Various Risk Factors Identified for Ocular Hypertension Following Keratoplasty

June 21, 2022
Kenny Walter

Kenny Walter is an editor with HCPLive. Prior to joining MJH Life Sciences in 2019, he worked as a digital reporter covering nanotechnology, life sciences, material science and more with R&D Magazine. He graduated with a degree in journalism from Temple University in 2008 and began his career as a local reporter for a chain of weekly newspapers based on the Jersey shore. When not working, he enjoys going to the beach and enjoying the shore in the summer and watching North Carolina Tar Heel basketball in the winter.

The investigators labeled pre-existing glaucoma, high preoperative intraocular pressure, and combined keratoplasty with removal or exchange of an intraocular lens were definitely associated with an increased risk.

New research shows several identifiable risk factors associated with ocular hypertension after keratoplasty.

A team led by Ilona Liesenborghs, PhD, University Eye Clinic Maastricht, identified the risk factors for the development of ocular hypertension following keratoplasty.

The Study

In the systemic review, the investigators identified 67 relevant published articles after searching through databases for studies on an intraocular pressure increase above 21 mmHg at 6 months or a threshold or timepoint close to that and reported whether the preoperative or intra operative status of risk factors.

The team presented the results in evidence tables, visualizing the direction of the association, whether univariate and/or multivariate analysis was performed, and the significance level.

Next, 4 researchers, blinded for the risk factors, independently assigned a level of evidence as either definitely, probably, possibly, or not associated, with consensus being met during the group meeting.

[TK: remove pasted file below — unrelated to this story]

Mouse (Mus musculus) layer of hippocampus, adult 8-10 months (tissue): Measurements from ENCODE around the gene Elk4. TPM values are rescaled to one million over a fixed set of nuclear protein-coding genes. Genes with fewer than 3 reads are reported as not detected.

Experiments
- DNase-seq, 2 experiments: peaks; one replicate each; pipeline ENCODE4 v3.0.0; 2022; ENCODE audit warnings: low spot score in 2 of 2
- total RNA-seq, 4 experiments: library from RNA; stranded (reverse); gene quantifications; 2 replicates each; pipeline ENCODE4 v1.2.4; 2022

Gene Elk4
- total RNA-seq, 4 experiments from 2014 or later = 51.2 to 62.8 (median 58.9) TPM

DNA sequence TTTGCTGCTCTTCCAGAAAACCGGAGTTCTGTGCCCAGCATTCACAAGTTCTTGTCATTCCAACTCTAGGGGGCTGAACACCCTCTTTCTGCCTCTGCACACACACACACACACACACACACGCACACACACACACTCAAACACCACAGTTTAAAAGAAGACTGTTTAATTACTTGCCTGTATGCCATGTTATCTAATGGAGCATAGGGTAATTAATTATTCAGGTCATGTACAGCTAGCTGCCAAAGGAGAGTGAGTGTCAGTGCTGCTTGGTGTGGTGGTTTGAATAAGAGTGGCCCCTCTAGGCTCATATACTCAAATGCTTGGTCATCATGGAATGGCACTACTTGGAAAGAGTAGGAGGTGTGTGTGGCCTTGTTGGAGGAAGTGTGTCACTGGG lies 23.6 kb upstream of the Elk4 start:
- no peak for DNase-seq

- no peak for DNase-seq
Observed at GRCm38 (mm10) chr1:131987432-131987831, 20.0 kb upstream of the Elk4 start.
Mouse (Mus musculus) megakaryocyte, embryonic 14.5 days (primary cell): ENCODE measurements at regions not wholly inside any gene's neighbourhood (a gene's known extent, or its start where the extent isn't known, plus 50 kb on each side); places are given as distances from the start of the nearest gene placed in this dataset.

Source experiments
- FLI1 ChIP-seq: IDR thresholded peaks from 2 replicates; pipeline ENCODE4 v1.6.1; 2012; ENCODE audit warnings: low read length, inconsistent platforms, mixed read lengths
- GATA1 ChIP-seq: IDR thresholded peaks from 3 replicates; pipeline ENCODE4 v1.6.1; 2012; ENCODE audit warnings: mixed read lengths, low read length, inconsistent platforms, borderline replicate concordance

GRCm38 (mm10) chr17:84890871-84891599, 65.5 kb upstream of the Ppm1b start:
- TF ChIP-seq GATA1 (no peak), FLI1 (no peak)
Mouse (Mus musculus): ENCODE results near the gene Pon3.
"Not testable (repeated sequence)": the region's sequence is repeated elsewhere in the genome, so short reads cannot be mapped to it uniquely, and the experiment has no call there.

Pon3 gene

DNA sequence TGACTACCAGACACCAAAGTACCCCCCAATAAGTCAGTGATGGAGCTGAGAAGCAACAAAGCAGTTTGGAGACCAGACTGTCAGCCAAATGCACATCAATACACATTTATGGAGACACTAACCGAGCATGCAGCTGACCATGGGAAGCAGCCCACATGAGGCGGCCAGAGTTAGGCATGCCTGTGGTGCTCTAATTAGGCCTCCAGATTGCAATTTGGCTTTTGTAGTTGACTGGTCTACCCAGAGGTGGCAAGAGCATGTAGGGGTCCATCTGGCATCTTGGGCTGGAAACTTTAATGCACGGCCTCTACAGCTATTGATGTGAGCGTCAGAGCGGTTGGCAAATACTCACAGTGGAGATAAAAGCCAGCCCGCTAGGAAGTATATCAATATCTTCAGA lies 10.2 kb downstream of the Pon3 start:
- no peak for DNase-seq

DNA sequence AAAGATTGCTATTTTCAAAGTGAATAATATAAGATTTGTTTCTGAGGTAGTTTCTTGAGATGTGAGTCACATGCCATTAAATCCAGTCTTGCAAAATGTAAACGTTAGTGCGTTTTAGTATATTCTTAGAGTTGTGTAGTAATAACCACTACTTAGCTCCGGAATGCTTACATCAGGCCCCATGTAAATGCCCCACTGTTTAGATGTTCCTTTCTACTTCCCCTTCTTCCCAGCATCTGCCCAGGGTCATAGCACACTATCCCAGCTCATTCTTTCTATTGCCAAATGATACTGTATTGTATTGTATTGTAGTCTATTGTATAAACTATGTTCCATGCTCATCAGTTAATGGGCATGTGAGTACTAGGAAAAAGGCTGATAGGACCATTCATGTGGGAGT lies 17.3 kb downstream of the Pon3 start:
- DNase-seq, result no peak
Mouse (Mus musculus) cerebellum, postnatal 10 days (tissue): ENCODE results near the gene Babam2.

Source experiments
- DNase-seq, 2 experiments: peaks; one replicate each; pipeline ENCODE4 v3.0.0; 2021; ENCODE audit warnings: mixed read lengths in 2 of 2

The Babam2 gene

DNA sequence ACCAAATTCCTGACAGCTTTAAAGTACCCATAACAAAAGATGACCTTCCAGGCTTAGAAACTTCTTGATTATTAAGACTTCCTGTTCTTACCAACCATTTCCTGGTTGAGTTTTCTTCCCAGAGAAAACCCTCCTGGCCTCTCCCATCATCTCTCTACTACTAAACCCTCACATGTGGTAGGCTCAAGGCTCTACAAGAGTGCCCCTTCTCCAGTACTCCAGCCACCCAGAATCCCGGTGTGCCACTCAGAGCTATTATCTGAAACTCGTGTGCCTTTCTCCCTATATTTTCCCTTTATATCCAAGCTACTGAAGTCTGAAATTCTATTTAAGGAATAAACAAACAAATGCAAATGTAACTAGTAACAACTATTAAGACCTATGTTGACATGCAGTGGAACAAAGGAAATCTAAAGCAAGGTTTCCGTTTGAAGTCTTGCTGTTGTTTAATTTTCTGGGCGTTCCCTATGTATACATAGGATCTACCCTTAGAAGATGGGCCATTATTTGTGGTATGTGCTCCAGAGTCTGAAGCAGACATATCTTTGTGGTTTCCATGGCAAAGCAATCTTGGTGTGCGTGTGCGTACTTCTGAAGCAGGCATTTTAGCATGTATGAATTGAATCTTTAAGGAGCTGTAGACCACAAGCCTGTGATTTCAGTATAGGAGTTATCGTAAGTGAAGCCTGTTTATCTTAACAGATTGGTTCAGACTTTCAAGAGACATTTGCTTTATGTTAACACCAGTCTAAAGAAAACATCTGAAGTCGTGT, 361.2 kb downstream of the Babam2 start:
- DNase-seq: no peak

Overall, there were 110 studied risk factors.

Risk Factors

From here the investigators labeled pre-existing glaucoma, high preoperative intraocular pressure (IOP), and combined keratoplasty with removal or exchange of an intraocular lens (IOL) were definitely associated with an increased risk.

They also found if the pre-or postoperative lens status was undefined, aphakia and pseudophakia with the IOL in the anterior or posterior chamber were also definitely associated with an increased risk when compared to phakia.

There were several risk factors that were labeled probably associated, including glaucoma in the contralateral eye, indication of bullous keratopathy, African American descent, preoperative treatment with cyclosporine or olopatadine 0.1%, postoperative treatment with prednisolone acetate 1%, and combined surgery in general.

The remained of potential risk factors lacked sufficient evidence to make a call and require further investigations.

“Risk factors with a definite association can help clinicians select patients at risk and adjust their follow-up and treatment,” the authors wrote. “The other factors need further investigation.”

The study, “A systematic review for the identification of risk factors for the development of ocular hypertension after keratoplasty,” was published online by Netherlands Ophthalmological Society (NOG) Annual Congress


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